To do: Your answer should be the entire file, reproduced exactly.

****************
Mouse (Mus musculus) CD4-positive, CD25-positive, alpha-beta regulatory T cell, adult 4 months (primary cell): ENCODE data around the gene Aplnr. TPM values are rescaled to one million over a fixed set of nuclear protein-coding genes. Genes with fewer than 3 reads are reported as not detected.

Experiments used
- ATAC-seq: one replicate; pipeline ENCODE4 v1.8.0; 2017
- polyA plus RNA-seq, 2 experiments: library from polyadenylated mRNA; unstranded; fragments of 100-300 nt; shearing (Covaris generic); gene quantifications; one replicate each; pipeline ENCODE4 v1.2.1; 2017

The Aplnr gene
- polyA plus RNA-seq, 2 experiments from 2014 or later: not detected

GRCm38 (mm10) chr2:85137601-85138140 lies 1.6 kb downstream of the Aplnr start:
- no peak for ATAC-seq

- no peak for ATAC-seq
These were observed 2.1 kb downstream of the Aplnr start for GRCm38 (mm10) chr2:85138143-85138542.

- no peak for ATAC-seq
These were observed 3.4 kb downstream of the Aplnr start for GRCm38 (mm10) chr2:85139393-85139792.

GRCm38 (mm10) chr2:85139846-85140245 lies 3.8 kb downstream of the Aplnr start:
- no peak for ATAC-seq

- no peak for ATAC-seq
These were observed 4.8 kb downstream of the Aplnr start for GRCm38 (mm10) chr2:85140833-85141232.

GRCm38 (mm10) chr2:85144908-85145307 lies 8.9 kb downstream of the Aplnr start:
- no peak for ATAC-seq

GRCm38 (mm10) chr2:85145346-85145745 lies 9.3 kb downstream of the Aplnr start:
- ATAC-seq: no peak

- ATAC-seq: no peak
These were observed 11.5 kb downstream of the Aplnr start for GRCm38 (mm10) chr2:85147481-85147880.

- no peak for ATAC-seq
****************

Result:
Mouse (Mus musculus) CD4-positive, CD25-positive, alpha-beta regulatory T cell, adult 4 months (primary cell): ENCODE data around the gene Aplnr. TPM values are rescaled to one million over a fixed set of nuclear protein-coding genes. Genes with fewer than 3 reads are reported as not detected.

Experiments used
- ATAC-seq: one replicate; pipeline ENCODE4 v1.8.0; 2017
- polyA plus RNA-seq, 2 experiments: library from polyadenylated mRNA; unstranded; fragments of 100-300 nt; shearing (Covaris generic); gene quantifications; one replicate each; pipeline ENCODE4 v1.2.1; 2017

The Aplnr gene
- polyA plus RNA-seq, 2 experiments from 2014 or later: not detected

GRCm38 (mm10) chr2:85137601-85138140 lies 1.6 kb downstream of the Aplnr start:
- no peak for ATAC-seq

- no peak for ATAC-seq
These were observed 2.1 kb downstream of the Aplnr start for GRCm38 (mm10) chr2:85138143-85138542.

- no peak for ATAC-seq
These were observed 3.4 kb downstream of the Aplnr start for GRCm38 (mm10) chr2:85139393-85139792.

GRCm38 (mm10) chr2:85139846-85140245 lies 3.8 kb downstream of the Aplnr start:
- no peak for ATAC-seq

- no peak for ATAC-seq
These were observed 4.8 kb downstream of the Aplnr start for GRCm38 (mm10) chr2:85140833-85141232.

GRCm38 (mm10) chr2:85144908-85145307 lies 8.9 kb downstream of the Aplnr start:
- no peak for ATAC-seq

GRCm38 (mm10) chr2:85145346-85145745 lies 9.3 kb downstream of the Aplnr start:
- ATAC-seq: no peak

- ATAC-seq: no peak
These were observed 11.5 kb downstream of the Aplnr start for GRCm38 (mm10) chr2:85147481-85147880.

- no peak for ATAC-seq